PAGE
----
A bipartisan group of congressional lawmakers spent nearly an hour Wednesday evening reading aloud on the U.S. House floor the graphic statement by the 23-year-old woman who was sexually assaulted by former Stanford University student athlete Brock Turner.
U.S. Rep. Jackie Speier (D-Calif.), who hosted the reading, called the victim's letter "gut-wrenching."
"The sexual predator received a paltry sentence of six months in country jail, of which he will serve only three, for committing a violent crime," Speier said.
"We are not moved by the felon's excuse of alcohol. We are not moved by the judge, who said a longer sentence would have a 'severe impact' on the offender. We are not moved by the felon's father, who said that his son should not serve jail time for '20 minutes of action.'
"Emily Doe is a survivor in every sense of the word," Speier added. "And her words deserve to be amplified."
Two graduate students spotted Turner assaulting the unconscious woman behind a dumpster on Stanford's campus in January 2015. A jury convicted Turner of three felony sexual assault charges in March. Instead of the six-year prison term requested by prosecutors, a judge sentenced Turner to six months.
"Your Honor, if it is all right, for the majority of this statement I would like to address the defendant directly," the woman’s statement begins. "You don’t know me, but you’ve been inside me, and that’s why we’re here today."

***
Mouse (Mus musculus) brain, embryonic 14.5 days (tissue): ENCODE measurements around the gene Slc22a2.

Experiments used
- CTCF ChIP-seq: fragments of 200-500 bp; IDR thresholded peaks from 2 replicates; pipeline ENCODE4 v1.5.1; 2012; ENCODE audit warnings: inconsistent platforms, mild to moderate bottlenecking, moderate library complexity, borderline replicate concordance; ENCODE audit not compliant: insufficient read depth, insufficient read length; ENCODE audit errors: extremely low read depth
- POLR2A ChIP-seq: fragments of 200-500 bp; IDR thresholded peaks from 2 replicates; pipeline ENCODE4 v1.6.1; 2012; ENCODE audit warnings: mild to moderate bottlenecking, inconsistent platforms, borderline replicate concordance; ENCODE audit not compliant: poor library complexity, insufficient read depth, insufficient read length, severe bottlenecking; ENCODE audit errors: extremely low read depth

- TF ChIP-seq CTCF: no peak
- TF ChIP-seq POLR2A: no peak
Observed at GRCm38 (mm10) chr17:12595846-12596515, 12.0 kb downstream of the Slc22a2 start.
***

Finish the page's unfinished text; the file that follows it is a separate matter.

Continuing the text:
The act of reading the woman's statement on the House floor means that her words will be entered into the congressional record, making them an official, documented part of American history.
It's the first time a sexual assault victim's impact statement has been read in Congress, according to Speier's office.
In an interview with The Huffington Post last week, Speier said reading the statement aloud is "a symbolic act that underscores the gravity of the offense."
"I hope that by reading it into the record, by elevating this issue, that we’re going to take some steps to provide leadership on the federal level to address sexual assault on campus and in the military," Speier said.
CORRECTION: An earlier version gave the wrong date of the Stanford sexual assault. It occurred in January 2015, not July.
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